You have to assume the collision was instantaneous or you will not have enough information.

From the spring constant and amplitude you can for that energy.

Knowing the total mass you can solve for what the velocity was at that point, just after the instantaneous collision.

From that velocity and the masses you can solve for the initial velocity of the bullet, and you can also solve for the initial kinetic energy and how much energy was lost in the inelastic collision.

You can also solve it by making other assumptions about the collision being not instantaneous, but it gets more complicated because the spring will displace during the duration of the collision.

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We're given the mass of the block, the mass of the bullet, the spring constant, and the amplitude. So, I used the spring constant and amplitude to find total energy. And then set the kinetic energy of the bullet before the collision equal to the total energy, and solved for v. I don't understand why that was wrong, or what is right.

In the collision, KE is not conserved, but momentum is. So you have to apply conservation of momentum from the bullet to the bullet+block system, From that you can determine the KE of the bullet+block system, and subsequent motion. Or you can do all of that in reverse, as is required here.

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• 3 weeks later...

How do we find the total energy of the spring+block? Is it 0.5kx^2 ?

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J.C.McSwell seemed to be on the right track to me. You know the energy of the system "block with embedded bullet" from the spring constant and the amplitude. If you neglect the "collision time" (basically that means the bullet has come to a halt in the block before the block has moved very far), you note that the spring is uncompressed at that point, and all the energy has to be kinetic energy of "block + bullet." That gives you the velocity of "block + bullet," and that lets you calculate the momentum.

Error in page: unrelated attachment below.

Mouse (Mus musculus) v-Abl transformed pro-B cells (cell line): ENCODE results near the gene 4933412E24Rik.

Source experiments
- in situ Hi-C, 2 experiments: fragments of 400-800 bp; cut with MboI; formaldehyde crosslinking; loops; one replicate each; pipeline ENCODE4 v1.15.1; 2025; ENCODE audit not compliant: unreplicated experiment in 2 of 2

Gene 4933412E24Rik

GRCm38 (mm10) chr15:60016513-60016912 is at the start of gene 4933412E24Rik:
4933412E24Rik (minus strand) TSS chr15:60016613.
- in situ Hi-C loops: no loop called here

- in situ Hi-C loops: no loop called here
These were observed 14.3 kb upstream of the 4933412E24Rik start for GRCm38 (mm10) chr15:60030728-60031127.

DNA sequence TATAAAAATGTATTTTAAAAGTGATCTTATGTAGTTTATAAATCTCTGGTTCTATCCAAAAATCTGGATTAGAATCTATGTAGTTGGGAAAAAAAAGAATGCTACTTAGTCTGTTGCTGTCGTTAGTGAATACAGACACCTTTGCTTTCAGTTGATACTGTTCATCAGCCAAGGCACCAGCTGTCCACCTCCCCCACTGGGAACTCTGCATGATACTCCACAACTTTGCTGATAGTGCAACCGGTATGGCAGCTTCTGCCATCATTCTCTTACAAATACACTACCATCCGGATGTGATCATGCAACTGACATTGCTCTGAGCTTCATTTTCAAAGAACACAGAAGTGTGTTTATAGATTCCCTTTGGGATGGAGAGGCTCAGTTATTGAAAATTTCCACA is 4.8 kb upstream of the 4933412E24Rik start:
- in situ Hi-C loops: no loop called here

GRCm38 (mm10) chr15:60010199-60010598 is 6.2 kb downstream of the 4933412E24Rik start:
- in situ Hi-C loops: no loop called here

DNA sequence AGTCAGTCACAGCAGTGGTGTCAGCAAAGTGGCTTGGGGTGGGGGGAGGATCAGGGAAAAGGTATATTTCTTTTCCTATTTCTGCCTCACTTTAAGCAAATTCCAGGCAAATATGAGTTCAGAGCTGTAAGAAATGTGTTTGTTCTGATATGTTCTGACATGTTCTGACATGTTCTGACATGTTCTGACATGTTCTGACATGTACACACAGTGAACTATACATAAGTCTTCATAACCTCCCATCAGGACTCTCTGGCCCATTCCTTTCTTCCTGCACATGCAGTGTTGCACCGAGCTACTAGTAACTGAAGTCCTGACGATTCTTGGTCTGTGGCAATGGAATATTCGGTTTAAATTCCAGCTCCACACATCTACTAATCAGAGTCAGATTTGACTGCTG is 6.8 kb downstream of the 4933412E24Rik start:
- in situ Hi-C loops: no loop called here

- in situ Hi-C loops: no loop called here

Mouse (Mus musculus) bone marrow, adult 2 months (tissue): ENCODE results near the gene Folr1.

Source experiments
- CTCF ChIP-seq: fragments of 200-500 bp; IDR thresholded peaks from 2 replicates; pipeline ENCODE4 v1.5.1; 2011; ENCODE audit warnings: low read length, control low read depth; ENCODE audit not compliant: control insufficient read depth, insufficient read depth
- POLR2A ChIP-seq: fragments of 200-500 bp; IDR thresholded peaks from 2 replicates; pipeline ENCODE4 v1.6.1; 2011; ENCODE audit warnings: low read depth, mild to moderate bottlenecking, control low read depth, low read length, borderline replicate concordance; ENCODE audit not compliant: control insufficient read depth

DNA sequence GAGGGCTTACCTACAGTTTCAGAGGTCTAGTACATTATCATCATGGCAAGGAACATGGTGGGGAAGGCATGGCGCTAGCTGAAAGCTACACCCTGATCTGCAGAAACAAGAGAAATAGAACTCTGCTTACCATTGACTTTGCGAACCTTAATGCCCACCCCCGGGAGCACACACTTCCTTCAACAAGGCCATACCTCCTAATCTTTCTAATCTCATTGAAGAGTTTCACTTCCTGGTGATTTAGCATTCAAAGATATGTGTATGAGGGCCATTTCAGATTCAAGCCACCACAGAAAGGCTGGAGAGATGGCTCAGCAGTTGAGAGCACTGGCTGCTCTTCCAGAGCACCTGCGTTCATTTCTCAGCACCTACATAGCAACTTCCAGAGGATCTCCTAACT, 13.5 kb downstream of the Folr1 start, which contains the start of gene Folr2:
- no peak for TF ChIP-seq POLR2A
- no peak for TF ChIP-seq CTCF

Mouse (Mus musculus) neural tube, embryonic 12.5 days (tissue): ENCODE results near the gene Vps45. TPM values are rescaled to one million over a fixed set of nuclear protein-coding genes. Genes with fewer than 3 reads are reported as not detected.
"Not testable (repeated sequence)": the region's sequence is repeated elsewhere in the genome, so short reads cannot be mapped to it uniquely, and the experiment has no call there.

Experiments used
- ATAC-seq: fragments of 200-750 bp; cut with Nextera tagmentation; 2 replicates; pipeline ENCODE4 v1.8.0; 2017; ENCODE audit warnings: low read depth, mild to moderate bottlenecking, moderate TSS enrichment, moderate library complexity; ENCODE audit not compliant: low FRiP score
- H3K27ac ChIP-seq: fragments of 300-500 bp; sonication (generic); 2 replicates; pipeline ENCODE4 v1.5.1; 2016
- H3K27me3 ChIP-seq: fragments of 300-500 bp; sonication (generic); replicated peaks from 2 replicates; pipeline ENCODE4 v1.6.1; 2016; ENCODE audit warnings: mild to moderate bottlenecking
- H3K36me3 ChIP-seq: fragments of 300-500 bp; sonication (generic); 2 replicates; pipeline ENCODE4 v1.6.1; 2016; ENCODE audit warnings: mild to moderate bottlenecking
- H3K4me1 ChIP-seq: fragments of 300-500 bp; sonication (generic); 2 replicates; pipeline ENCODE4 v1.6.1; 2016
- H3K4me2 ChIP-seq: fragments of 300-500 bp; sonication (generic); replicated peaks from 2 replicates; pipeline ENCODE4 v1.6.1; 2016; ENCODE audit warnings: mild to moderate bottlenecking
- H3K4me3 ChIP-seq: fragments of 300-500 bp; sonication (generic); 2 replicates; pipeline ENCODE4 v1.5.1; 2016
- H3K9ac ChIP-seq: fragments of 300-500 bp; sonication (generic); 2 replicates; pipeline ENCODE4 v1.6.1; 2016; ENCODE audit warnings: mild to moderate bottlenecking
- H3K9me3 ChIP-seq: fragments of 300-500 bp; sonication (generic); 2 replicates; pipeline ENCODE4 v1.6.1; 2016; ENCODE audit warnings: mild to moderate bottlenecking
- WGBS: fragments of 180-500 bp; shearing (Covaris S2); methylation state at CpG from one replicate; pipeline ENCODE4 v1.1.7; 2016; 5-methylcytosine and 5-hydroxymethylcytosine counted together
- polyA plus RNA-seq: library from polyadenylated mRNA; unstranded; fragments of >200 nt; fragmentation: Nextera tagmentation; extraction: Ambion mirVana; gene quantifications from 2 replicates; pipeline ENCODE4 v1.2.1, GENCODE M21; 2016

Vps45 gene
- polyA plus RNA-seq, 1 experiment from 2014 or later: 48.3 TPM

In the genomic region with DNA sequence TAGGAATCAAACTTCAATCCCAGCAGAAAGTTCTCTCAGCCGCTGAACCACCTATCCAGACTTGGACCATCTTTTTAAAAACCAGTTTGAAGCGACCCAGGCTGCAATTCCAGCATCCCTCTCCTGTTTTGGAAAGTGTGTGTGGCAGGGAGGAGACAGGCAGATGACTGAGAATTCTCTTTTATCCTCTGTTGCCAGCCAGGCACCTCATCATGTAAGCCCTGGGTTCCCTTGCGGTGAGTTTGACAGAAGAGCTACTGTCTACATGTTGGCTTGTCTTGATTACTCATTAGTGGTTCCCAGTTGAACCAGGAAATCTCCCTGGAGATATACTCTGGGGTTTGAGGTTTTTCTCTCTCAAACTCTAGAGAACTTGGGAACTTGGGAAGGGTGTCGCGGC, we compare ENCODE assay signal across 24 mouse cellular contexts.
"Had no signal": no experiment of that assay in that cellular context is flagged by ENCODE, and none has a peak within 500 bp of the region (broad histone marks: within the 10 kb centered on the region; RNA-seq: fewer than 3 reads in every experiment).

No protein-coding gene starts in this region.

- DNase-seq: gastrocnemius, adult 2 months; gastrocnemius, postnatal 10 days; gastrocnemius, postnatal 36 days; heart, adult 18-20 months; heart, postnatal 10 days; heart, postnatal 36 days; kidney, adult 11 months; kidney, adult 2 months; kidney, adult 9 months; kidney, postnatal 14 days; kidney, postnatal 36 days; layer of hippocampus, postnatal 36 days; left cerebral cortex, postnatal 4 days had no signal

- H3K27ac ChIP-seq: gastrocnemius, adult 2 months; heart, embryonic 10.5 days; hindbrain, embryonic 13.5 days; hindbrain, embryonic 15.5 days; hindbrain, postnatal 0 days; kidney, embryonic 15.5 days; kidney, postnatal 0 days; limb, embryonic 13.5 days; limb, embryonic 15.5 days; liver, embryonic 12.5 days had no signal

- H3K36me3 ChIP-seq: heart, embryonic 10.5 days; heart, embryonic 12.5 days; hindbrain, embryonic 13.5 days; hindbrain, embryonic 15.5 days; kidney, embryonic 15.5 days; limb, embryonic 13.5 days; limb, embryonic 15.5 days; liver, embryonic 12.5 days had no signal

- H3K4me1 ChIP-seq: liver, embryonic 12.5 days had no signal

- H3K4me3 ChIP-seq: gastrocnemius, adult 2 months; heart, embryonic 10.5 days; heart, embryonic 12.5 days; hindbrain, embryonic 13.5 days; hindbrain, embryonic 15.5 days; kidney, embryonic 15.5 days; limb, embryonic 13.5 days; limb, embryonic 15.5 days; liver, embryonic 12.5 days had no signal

That momentum must equal the momentum of the bullet prior to collision, from which you can ascertain the bullet speed.

I was given a similar question in an interview once, only in an electrical system. There were two equal capacitors, one charged to a voltage V and one with no voltage, with a switch between them. I was asked what the voltage would be after the switch closed. I used charge conservation to come up with V/2. But energy conservation gives a different answer, because it presumes no energy was lost. Even with no resistor in the circuit, energy is still lost. A thorough analysis would show that it was radiated away, since there's no loss component in the (ideal) circuit to consume it. But there's no way for charge to escape, which is why it's appropriate to use charge conservation.

Energy is always conserved, but energy can change form on you in tricky ways. Momentum is always conserved, and it's easier to keep track of it - none of it "sneaks away."

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I'm not sure that you can use momentum in this case.

You aren't told what the spring is attached to. So how do you calculate the momentum of an unknown object?

I think the question is an idealised one, about kinetic energy, without the losses that you know will actually happen.

Dunno why he gets the wrong answer though.